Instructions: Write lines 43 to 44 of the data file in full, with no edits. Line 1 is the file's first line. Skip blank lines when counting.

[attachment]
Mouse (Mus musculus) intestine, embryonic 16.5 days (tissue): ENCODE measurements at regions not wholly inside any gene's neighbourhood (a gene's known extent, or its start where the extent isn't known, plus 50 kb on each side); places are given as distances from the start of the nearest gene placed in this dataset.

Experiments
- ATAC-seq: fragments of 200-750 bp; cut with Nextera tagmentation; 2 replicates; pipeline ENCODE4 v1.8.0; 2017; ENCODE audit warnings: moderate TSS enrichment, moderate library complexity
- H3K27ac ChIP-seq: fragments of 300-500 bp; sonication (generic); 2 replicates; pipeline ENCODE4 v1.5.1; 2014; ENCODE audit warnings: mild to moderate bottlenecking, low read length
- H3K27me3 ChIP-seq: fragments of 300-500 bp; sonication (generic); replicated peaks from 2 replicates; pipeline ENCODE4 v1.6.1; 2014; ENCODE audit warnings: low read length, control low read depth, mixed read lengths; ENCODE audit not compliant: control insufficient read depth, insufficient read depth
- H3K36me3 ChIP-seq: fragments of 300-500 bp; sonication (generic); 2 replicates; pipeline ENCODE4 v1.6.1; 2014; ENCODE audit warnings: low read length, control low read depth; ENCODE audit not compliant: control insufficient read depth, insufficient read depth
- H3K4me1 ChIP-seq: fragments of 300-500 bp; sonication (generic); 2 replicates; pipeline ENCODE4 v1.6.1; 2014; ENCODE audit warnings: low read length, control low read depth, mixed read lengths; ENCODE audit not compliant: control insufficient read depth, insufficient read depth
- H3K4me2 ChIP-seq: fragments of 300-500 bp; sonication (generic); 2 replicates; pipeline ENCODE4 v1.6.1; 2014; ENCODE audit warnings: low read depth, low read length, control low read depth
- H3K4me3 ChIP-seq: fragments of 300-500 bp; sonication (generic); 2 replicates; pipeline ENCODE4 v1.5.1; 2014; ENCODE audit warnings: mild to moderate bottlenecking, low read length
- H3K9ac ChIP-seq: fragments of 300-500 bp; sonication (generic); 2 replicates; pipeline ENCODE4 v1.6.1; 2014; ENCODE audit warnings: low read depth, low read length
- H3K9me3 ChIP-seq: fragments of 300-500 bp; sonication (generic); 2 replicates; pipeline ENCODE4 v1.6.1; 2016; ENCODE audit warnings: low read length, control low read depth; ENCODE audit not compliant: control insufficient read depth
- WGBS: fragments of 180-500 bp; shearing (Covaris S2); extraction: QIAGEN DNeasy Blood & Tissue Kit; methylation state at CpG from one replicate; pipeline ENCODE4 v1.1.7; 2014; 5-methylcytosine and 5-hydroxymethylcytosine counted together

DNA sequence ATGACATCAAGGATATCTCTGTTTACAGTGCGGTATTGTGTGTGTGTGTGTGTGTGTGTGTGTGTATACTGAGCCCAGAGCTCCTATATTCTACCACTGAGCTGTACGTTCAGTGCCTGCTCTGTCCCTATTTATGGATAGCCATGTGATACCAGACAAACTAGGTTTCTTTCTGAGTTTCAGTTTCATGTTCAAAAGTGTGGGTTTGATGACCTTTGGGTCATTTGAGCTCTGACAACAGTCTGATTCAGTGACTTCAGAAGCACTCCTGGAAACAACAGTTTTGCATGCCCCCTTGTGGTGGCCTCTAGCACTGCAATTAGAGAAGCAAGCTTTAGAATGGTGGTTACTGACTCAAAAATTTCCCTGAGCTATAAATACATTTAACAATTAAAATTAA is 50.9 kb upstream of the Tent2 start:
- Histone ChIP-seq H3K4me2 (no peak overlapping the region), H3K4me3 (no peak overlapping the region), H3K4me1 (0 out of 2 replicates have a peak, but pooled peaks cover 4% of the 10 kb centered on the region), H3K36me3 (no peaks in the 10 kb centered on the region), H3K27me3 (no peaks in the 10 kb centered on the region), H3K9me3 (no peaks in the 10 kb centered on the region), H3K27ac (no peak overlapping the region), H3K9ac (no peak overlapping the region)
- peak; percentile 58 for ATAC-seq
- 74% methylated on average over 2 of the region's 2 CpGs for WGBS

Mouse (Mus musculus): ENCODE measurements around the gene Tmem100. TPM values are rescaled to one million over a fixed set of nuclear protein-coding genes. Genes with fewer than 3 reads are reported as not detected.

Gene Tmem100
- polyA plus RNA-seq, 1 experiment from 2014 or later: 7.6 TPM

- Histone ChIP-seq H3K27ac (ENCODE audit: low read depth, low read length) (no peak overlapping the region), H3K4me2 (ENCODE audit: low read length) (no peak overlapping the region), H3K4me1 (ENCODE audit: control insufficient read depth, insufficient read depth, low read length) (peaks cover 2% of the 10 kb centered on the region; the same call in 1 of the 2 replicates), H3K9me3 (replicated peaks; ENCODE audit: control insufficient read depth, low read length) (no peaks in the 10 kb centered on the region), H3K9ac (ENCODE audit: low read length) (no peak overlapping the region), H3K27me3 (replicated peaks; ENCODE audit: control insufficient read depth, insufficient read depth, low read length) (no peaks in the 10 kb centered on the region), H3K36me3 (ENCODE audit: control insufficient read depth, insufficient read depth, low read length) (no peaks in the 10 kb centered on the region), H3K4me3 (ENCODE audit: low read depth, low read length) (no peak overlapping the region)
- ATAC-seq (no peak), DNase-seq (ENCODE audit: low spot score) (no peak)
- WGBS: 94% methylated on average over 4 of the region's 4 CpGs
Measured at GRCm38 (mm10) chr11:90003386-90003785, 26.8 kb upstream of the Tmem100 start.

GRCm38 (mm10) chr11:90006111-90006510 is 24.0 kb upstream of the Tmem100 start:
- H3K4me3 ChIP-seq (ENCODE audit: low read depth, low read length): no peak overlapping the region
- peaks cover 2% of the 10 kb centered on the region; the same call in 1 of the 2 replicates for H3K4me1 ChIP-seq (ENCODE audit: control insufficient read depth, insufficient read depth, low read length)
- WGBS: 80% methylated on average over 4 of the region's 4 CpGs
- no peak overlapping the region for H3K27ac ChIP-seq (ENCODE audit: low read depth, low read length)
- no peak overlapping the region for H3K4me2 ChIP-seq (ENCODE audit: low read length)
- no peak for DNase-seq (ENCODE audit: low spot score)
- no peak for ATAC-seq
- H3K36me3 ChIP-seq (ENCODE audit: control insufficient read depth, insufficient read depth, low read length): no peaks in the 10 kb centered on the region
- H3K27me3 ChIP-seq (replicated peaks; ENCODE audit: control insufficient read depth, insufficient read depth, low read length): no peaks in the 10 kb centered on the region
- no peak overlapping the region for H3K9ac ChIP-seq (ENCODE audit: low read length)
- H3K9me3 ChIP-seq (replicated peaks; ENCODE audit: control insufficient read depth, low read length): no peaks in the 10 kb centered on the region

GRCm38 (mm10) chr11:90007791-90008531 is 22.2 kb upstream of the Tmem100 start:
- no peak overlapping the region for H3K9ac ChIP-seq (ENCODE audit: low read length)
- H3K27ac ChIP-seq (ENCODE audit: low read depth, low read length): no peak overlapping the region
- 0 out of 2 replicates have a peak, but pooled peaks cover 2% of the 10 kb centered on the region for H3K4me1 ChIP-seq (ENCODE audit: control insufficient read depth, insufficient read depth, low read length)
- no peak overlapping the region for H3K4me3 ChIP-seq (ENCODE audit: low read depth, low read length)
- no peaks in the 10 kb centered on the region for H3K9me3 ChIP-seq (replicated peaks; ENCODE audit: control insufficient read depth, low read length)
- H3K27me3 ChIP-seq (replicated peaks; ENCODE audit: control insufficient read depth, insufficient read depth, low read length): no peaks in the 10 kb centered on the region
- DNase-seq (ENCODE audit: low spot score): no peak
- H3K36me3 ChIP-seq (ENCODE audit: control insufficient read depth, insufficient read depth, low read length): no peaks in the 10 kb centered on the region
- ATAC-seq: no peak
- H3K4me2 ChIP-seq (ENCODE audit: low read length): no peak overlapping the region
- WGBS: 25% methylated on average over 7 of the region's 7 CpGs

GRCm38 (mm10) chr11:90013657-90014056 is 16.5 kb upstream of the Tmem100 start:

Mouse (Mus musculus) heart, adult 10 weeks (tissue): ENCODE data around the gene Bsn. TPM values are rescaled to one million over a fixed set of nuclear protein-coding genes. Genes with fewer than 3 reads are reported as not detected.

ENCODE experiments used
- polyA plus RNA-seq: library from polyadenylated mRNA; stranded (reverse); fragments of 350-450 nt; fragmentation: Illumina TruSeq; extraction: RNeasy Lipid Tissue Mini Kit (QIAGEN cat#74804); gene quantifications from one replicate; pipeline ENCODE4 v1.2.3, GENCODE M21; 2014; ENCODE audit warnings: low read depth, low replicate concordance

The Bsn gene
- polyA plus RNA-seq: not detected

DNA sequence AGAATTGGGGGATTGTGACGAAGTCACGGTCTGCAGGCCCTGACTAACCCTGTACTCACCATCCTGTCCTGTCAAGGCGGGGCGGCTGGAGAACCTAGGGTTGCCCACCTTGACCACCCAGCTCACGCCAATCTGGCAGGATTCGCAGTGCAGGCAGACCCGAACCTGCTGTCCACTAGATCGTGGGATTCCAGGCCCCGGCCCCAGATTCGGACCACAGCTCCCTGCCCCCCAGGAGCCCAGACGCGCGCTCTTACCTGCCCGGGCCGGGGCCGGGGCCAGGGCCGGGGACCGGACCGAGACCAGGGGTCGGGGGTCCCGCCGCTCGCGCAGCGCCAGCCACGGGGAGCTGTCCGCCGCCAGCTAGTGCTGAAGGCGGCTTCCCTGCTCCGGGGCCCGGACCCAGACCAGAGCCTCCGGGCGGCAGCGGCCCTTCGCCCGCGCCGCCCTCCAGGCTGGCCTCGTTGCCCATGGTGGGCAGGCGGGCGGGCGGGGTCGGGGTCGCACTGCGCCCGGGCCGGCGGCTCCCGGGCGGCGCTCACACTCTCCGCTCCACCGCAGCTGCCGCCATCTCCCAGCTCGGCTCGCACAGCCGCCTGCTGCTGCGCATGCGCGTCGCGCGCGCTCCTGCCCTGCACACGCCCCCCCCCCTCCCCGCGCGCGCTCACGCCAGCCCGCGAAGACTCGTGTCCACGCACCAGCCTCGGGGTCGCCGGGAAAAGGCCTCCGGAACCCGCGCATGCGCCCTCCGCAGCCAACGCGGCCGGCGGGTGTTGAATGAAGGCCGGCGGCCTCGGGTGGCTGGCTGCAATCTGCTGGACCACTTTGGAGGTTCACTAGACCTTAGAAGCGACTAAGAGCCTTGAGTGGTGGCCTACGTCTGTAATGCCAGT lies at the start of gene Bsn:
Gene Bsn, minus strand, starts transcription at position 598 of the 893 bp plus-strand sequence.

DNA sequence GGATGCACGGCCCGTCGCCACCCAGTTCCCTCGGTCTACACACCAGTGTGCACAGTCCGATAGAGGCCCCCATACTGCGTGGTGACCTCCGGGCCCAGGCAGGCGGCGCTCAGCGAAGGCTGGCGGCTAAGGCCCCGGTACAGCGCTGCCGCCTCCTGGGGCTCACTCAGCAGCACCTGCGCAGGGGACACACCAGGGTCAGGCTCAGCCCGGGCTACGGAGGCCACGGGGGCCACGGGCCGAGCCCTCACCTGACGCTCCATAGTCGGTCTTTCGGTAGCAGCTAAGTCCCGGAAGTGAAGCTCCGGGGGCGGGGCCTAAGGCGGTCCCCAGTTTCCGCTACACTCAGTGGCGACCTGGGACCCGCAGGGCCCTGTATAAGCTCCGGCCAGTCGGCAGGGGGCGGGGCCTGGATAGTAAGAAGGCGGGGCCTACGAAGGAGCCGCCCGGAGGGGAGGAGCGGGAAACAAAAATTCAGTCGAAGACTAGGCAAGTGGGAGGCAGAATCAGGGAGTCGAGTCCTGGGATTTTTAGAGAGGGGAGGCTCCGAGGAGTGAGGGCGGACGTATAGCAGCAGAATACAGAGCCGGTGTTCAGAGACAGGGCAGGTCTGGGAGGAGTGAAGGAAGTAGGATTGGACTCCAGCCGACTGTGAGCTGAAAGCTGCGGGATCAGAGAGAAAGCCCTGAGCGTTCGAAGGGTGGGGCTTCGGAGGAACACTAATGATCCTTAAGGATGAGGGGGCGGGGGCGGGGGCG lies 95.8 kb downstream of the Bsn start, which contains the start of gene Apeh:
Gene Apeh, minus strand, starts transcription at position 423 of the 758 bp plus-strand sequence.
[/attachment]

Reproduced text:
- DNase-seq (ENCODE audit: low spot score): no peak
- H3K36me3 ChIP-seq (ENCODE audit: control insufficient read depth, insufficient read depth, low read length): no peaks in the 10 kb centered on the region